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Will The City Adopt a Kinder, Gentler Parking Ordinance?

Will The City Adopt a Kinder, Gentler Parking Ordinance?

Photo via DC Atty on Flickr

The only thing worse than getting a parking ticket is getting a parking ticket that was issued just a few minutes before you arrived back to your car.  The only thing worse than that is walking back to your car and from a block away seeing the DPT three-wheeler with its yellow flashing lights double-parked right next to your car. That's when your fight or flight mechanism switches instinctively to fight.

No matter what you are carrying, what shoes you are wearing, with whom you are walking, or how cool, calm, and collected your image is, the autonomic nervous system response for all humans in this situation is to: Pause, yell, "No! Wait! Stop!" and then immediately begin sprinting directly toward your car as though it were on fire.
 
Is there a way that we could instantly change 77 years of human evolutionary behavior (since that fateful day in 1935 when the first parking meter was installed)? I believe there is.  
 
What if there was a driver friendly ordinance passed forbidding parking officers from issuing tickets if the driver is present? Parking enforcement agencies were originally implemented to create parking turnover to help merchants. Only once has it been publicly admitted that parking enforcement is used as a source of revenue. But even with revenue dependency not being admitted to openly, it is necessary to create turnover. So, if a person arrives at their vehicle at anytime during the writing of a parking citation, the citation should not be issued. The goal of the citation is to create turnover and if you are there to get in your car, make a parking spot available, there should no longer be a need for this negatively based behavior modification tool.
 
That's crazy. No city would ever consider legislation like that would they?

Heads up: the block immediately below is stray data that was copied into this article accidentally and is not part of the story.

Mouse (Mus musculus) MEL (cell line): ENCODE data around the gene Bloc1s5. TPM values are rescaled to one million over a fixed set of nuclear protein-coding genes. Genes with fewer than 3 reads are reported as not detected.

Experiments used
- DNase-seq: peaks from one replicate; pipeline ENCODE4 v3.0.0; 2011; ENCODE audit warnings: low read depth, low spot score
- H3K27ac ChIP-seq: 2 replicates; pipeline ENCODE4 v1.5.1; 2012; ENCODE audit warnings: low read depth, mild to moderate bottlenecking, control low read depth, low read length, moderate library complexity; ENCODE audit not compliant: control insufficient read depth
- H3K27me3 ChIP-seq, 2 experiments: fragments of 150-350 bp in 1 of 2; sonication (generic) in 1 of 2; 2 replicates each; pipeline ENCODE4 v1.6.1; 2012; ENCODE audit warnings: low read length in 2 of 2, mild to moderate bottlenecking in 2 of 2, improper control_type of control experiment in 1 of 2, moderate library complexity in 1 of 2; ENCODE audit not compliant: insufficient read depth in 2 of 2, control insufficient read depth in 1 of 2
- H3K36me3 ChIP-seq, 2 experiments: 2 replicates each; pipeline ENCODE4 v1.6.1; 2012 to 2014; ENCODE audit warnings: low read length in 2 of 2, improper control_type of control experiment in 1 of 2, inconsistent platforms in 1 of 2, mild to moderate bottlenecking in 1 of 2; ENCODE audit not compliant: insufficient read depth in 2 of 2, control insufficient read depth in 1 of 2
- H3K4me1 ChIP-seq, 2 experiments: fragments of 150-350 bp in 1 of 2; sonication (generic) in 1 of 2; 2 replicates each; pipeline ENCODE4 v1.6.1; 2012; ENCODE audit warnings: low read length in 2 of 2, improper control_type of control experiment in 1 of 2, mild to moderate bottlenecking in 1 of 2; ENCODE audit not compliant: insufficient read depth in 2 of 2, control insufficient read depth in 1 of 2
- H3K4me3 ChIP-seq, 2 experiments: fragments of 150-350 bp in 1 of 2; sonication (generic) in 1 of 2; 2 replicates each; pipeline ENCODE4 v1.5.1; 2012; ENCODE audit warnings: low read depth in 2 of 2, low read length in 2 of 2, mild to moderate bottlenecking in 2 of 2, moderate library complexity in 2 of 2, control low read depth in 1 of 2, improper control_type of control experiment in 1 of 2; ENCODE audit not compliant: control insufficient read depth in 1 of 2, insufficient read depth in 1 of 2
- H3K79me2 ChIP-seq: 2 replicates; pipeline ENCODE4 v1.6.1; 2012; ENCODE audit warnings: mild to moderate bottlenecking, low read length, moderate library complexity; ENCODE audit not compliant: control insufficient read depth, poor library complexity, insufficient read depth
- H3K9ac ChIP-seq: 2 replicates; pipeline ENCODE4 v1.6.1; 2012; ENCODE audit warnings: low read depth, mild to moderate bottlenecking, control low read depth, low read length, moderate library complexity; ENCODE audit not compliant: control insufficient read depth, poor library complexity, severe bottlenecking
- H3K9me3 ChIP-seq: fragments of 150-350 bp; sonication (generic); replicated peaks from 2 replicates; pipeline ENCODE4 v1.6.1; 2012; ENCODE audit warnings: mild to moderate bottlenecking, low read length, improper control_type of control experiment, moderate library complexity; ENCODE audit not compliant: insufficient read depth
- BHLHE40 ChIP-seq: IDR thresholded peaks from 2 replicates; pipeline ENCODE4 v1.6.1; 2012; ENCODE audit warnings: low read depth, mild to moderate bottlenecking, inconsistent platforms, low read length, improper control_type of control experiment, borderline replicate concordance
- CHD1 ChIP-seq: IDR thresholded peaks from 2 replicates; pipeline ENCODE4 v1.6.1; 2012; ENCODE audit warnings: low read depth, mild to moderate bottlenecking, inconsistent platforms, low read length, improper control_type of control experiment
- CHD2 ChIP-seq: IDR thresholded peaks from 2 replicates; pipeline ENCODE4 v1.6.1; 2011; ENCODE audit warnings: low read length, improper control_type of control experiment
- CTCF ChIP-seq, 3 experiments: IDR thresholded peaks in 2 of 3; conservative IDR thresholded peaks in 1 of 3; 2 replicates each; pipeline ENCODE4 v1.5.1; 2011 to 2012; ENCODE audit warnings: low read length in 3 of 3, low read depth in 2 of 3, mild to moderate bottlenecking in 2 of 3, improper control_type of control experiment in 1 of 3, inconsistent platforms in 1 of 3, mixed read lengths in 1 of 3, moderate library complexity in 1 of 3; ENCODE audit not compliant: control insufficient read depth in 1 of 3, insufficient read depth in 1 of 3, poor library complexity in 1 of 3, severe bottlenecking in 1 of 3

Yes. In fact they would. An ordinance has been sent to the Berkeley City Council to vote on.
 
Berkeley City Councilman Kriss Worthington said about the proposed ordinance, "We're trying to have a kinder, gentler parking policy. If you show up to move your car, that should be good enough. I don't think we should be punishing you for that."
 
Looking a few steps ahead of opportunistic scofflaws, he then said, "If you park in a disabled space or at a bus stop, I have no mercy. Then there shouldn't be kinder or gentler anything," he said. "But if you're at a meter and you show up, I think it's fair to wipe out the ticket."
 
One cannot argue that it's just "Bezerkely" marching to its own drum, because the same legislation has been proposed by the Oakland City Council.  But Oakland didn't stop there and has taken it even a step further.  They are also proposing granting five-minute grace periods for all drivers parked at kiosk type spaces.
 
One cannot make the argument that it would reduce revenue. The impact on revenue would be small. It behooves our beloved administrators to consider such an act of enlightened public relations. Imagine that, people feeling like the government is on their side. It would be an act of goodwill that's guaranteed to put a huge smile on people's faces when they think about their local parking enforcement agencies and city council members. When has that sentence ever been written? (I just googled the quote...no results found).
 
A few thousand squeaky wheels will get some attention. Please feel free to comment, and pass the idea on to your friends. To quickly and easily pass this idea or any idea on to the Mayor, click here.

To read more preposterous notions of blasphemy and heresy, click here.